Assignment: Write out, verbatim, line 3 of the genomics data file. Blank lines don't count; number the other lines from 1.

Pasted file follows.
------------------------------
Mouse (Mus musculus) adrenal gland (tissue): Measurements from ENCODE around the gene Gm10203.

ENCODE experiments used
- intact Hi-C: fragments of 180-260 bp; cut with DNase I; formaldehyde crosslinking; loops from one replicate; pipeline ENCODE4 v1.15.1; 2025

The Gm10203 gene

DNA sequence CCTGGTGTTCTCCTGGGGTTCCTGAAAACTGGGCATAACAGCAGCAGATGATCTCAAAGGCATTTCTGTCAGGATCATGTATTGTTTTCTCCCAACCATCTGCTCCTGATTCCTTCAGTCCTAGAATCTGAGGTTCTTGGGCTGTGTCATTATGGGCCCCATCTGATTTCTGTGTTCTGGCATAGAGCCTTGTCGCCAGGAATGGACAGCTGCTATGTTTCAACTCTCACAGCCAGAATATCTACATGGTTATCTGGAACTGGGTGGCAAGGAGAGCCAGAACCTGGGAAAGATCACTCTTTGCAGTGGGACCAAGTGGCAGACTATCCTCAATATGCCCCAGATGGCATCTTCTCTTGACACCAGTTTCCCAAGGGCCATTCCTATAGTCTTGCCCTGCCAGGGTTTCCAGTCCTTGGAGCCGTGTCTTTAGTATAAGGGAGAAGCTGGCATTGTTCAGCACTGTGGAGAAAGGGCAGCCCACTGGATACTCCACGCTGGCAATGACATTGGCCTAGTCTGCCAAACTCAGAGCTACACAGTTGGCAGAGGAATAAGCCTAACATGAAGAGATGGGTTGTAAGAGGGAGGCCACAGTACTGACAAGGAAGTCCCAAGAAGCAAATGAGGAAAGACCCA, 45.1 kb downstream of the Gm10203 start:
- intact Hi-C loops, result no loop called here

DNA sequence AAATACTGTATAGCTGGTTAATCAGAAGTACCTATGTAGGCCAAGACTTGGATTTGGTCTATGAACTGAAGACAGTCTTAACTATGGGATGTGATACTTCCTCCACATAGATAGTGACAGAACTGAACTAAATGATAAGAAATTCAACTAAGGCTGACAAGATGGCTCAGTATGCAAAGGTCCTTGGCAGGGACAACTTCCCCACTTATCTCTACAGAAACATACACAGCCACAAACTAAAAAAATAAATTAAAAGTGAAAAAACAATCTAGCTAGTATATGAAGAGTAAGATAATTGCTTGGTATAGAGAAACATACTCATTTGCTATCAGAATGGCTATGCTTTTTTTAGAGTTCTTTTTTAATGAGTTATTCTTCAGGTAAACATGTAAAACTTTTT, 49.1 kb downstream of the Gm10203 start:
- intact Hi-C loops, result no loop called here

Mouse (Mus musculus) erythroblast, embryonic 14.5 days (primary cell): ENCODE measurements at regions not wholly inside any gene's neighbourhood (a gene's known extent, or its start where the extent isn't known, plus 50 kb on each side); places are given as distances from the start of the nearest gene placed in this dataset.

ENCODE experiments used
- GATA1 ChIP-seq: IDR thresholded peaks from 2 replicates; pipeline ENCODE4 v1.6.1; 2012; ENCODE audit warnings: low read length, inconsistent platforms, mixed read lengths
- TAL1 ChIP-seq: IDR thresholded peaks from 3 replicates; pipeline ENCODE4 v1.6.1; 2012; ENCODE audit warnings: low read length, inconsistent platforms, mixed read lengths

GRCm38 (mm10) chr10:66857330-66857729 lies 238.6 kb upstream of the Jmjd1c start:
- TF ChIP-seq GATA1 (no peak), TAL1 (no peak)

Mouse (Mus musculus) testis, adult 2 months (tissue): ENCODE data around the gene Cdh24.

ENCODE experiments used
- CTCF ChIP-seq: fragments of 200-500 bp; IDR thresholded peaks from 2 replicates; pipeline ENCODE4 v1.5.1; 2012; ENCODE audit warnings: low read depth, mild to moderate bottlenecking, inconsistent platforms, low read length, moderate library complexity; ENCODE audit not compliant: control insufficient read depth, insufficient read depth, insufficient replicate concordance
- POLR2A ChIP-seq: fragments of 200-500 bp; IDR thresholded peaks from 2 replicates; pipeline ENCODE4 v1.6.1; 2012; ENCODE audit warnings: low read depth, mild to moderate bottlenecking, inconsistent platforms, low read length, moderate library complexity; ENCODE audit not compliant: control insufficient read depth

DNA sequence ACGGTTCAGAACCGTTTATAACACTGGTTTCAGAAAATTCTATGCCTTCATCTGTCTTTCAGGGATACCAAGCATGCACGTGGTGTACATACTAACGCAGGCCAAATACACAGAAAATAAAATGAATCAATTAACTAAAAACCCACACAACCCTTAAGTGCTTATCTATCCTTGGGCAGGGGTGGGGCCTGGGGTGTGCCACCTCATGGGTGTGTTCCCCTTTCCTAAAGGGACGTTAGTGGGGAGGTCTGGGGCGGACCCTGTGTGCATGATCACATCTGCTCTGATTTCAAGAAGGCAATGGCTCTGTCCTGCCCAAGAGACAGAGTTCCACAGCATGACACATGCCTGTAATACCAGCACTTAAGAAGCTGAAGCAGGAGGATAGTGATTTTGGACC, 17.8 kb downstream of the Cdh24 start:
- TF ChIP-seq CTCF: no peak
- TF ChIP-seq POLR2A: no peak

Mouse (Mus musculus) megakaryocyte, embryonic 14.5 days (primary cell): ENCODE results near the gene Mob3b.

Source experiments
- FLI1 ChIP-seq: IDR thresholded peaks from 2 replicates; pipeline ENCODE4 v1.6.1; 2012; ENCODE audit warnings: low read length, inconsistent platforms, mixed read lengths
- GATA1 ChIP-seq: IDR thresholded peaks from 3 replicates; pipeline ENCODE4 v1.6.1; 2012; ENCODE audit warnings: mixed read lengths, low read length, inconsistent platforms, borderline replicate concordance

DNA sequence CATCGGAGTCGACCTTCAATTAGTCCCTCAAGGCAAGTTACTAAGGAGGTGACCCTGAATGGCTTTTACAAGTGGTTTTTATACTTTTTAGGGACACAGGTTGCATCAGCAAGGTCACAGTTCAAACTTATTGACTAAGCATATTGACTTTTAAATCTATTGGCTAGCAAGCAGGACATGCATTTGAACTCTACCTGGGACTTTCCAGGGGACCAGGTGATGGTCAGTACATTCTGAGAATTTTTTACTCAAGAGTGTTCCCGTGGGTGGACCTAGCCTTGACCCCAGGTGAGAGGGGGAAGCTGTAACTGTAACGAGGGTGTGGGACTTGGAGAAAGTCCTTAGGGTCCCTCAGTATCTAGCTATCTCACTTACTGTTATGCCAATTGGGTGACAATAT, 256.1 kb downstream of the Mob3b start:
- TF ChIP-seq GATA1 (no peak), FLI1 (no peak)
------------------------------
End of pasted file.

- intact Hi-C: fragments of 180-260 bp; cut with DNase I; formaldehyde crosslinking; loops from one replicate; pipeline ENCODE4 v1.15.1; 2025